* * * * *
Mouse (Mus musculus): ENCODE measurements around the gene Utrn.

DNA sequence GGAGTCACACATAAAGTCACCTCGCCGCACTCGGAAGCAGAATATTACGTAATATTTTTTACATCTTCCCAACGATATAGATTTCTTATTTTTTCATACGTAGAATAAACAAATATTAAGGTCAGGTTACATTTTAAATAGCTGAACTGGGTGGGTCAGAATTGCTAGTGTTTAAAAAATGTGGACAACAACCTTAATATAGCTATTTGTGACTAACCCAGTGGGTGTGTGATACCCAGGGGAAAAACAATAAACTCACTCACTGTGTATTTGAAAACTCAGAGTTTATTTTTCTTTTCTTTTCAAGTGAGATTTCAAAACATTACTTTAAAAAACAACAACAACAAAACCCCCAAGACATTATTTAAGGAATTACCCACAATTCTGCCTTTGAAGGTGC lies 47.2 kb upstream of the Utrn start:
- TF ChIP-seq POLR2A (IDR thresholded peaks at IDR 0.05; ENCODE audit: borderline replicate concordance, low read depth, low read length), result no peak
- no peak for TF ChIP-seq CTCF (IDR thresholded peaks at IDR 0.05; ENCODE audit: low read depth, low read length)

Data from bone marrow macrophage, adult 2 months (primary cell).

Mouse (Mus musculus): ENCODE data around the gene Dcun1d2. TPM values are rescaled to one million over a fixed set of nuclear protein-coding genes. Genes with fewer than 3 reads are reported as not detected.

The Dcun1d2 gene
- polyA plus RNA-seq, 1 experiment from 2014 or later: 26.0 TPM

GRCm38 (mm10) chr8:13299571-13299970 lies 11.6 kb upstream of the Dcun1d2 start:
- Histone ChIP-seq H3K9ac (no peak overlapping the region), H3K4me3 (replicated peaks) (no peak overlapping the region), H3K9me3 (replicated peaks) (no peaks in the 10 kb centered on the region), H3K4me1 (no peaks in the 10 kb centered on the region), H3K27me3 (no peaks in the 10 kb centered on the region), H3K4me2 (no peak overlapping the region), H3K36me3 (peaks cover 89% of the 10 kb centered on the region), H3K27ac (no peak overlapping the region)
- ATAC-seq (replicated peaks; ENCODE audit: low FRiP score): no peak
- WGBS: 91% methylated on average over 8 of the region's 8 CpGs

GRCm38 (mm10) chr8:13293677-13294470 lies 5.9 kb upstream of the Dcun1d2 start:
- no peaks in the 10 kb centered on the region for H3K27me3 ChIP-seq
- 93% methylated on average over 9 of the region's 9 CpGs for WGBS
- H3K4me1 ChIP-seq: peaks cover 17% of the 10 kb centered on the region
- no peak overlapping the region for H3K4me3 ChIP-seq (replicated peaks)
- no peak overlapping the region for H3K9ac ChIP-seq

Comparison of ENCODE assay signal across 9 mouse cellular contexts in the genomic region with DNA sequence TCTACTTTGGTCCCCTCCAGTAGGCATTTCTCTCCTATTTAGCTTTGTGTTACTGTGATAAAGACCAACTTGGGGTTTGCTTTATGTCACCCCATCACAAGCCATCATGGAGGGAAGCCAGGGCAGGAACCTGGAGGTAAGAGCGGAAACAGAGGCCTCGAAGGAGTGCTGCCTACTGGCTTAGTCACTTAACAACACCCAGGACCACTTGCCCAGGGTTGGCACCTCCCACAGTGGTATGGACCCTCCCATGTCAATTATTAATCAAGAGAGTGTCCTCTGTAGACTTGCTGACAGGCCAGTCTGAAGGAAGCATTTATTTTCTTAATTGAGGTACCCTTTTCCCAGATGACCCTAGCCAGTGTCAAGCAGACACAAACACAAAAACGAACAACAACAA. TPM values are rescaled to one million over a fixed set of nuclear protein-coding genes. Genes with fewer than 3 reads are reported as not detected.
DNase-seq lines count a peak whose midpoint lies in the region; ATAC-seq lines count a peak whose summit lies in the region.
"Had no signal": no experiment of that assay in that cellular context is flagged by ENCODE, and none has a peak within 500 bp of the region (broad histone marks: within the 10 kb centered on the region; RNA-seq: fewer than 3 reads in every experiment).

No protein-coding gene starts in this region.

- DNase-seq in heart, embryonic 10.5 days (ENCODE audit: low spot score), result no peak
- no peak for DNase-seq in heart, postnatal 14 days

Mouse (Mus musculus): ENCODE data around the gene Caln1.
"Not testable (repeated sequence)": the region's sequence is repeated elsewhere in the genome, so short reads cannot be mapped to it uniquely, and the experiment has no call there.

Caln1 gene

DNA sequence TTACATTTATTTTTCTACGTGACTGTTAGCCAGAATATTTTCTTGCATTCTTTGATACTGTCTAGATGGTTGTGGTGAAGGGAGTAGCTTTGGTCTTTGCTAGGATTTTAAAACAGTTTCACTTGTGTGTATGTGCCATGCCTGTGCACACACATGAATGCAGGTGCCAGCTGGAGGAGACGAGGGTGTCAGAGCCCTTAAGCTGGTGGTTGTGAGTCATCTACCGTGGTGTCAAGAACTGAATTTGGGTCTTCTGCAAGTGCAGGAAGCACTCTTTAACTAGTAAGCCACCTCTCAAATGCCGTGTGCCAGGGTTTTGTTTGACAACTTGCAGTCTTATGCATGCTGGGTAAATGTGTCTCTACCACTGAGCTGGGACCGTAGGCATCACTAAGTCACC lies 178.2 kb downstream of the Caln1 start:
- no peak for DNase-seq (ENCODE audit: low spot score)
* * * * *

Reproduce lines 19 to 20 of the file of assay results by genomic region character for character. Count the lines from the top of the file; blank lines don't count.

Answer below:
Comparison of ENCODE assay signal across 9 mouse cellular contexts in the genomic region with DNA sequence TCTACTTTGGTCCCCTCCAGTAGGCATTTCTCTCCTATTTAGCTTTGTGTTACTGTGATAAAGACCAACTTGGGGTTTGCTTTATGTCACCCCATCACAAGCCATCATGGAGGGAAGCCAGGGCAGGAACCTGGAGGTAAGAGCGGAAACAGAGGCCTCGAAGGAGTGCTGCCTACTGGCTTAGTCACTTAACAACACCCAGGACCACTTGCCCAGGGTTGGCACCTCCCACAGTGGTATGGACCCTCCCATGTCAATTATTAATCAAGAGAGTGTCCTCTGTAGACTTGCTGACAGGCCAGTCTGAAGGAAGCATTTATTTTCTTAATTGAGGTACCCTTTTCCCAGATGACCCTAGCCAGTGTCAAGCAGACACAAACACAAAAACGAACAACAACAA. TPM values are rescaled to one million over a fixed set of nuclear protein-coding genes. Genes with fewer than 3 reads are reported as not detected.
DNase-seq lines count a peak whose midpoint lies in the region; ATAC-seq lines count a peak whose summit lies in the region.